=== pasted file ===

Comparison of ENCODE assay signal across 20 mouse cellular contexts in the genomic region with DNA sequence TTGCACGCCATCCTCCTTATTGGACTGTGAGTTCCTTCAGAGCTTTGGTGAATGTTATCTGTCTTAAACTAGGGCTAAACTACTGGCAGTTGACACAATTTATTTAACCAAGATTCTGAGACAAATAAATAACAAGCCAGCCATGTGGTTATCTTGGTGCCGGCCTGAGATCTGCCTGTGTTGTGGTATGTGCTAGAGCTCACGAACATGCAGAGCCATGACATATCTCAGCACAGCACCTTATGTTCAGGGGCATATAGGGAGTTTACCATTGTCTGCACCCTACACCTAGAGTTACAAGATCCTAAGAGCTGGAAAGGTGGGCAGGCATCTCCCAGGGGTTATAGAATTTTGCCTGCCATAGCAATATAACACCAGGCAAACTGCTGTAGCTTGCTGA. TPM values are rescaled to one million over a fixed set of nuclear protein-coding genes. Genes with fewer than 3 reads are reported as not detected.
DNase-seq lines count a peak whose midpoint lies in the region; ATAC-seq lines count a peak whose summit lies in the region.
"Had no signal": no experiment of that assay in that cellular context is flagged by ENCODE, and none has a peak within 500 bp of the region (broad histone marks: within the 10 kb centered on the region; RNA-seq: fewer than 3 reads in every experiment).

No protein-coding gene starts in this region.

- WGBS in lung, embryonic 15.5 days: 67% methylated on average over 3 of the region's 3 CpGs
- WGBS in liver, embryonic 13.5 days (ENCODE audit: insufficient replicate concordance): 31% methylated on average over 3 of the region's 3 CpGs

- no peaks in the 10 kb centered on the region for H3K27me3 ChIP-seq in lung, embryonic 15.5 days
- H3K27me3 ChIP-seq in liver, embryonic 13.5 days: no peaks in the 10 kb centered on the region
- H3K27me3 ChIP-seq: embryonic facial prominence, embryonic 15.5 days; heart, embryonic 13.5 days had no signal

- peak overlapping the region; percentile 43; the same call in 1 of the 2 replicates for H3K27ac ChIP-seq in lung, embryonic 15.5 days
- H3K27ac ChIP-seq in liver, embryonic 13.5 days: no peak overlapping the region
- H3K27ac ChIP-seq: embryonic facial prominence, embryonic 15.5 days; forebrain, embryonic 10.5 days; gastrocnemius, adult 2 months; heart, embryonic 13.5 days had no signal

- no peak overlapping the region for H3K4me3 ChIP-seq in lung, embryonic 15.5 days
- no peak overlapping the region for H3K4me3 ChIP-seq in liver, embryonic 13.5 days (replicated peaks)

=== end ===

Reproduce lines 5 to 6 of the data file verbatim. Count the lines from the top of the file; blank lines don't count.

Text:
- WGBS in lung, embryonic 15.5 days: 67% methylated on average over 3 of the region's 3 CpGs
- WGBS in liver, embryonic 13.5 days (ENCODE audit: insufficient replicate concordance): 31% methylated on average over 3 of the region's 3 CpGs